MB231 cells with SUMO2 in red and DAPI (nuclei) in blue. courtesy of Jim D. Sutherland (CIC bioGUNE).

SUMO science

SUMOylation (Small Ubiquitin-like MOdifier conjugation) is a posttranslational modification that regulates function, subcellular localisation, and/or expression of a wide-variety of proteins. SUMOylation of proteins is controlled by an enzymatic cascade consisting of an E1 (activating) enzyme, an E2 (conjugating) enzyme  and (in some cases) an E3 (ligating) enzyme (Figure 1).

The Triple E warhead (Figure 2, Nat. Chem. Biol. 2016, 12, 523) is a proprietary (Adenylation enzyme inhibitors. Application WO/2016/032332 and NL2015/050596) and characteristic part of the SUMOi’s developed by SumiQ. The Triple E warhead is inert at physiological pH, but once activated by the SUMO E1 enzyme it is capable of trapping the SUMO E1 and subsequently E2 enzyme in a covalent and mechanism based manner (Figure 2). Our target-activated prodrugs are designed to mimic the C-terminal part of the SUMO protein by using highly innovative, rational design.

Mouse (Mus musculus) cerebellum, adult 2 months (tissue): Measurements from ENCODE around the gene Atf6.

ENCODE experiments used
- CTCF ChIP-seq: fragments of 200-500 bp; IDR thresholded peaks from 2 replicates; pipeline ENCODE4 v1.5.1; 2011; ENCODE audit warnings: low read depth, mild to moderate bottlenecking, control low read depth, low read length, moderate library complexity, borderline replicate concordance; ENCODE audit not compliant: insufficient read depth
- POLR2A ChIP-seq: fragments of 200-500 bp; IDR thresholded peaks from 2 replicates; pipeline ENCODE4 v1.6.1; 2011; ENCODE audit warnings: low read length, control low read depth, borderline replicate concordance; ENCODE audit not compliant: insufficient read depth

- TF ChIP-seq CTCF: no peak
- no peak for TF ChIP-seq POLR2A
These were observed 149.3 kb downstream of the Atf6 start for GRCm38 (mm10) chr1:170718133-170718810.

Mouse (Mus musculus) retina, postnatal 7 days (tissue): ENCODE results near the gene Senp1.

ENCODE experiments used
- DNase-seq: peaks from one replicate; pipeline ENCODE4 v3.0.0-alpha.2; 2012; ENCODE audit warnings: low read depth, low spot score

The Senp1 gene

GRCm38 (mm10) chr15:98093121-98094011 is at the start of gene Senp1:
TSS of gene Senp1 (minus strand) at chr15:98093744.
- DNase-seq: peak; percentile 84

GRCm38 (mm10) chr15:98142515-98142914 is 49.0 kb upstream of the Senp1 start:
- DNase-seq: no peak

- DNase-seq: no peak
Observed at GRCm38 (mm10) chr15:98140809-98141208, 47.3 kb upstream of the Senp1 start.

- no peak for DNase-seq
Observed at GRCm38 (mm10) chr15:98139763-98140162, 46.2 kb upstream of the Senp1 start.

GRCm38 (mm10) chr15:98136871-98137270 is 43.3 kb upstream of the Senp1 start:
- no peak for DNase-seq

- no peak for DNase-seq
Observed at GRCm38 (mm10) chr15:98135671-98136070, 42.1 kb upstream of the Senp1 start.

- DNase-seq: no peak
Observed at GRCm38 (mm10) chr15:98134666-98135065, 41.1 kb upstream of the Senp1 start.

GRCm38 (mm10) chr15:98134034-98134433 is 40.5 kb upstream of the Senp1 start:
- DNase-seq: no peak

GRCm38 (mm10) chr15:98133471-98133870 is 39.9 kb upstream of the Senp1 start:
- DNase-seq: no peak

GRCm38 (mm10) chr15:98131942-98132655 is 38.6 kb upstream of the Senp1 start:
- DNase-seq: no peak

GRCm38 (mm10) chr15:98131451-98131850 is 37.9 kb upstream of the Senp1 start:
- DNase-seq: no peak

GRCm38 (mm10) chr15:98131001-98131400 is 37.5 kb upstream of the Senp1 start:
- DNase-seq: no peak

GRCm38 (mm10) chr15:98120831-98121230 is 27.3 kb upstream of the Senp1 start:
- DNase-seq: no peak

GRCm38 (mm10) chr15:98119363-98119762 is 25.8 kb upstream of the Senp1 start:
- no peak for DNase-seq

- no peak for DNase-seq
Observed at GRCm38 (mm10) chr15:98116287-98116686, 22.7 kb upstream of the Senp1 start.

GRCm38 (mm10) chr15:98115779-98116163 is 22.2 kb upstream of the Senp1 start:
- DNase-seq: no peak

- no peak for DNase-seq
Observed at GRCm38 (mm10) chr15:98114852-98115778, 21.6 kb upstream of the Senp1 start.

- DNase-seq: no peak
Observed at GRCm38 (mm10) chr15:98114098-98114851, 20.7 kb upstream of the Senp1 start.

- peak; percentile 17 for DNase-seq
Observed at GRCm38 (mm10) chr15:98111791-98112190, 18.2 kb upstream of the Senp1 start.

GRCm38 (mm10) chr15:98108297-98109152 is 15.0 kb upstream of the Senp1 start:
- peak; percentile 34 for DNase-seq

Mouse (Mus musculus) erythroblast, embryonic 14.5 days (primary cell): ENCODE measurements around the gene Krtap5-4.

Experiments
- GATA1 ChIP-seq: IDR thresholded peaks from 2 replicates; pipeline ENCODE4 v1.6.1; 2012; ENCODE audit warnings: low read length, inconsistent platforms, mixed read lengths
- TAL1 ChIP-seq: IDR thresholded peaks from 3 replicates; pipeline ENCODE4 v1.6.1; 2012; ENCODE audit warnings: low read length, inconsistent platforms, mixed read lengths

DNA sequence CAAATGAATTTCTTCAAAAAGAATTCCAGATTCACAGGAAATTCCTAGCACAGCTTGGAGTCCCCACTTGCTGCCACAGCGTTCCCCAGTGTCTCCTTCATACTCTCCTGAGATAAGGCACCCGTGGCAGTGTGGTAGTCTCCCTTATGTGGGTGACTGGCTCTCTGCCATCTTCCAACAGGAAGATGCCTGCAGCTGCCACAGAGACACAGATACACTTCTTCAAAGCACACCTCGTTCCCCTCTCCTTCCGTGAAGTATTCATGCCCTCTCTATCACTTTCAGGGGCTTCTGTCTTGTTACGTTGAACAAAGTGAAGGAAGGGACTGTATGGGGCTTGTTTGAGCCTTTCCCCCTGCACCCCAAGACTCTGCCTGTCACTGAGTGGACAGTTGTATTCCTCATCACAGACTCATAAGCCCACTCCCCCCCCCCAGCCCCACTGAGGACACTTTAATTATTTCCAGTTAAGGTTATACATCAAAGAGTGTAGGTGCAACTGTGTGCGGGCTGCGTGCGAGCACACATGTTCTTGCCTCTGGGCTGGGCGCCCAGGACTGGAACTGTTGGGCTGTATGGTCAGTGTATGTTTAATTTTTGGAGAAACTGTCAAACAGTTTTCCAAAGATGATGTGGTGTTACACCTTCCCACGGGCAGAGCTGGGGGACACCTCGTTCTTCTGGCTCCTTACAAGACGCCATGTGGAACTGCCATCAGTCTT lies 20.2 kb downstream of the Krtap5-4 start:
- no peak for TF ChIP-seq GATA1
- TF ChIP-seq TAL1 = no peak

Non-oncogene addiction describes a dependence of malignant cells transformed by oncogenes (such as Myc) on specific physiological pathways (e.g. SUMOylation) to perform cellular functions essential for tumour growth. By definition, these pathways are not mutated (non-oncogenic) but operate at a critical level close to exhaustion. Targeting these pathways selectively kills tumour cells while sparing normal cells that can resort to parallel pathways.

Figure 1

Figure 2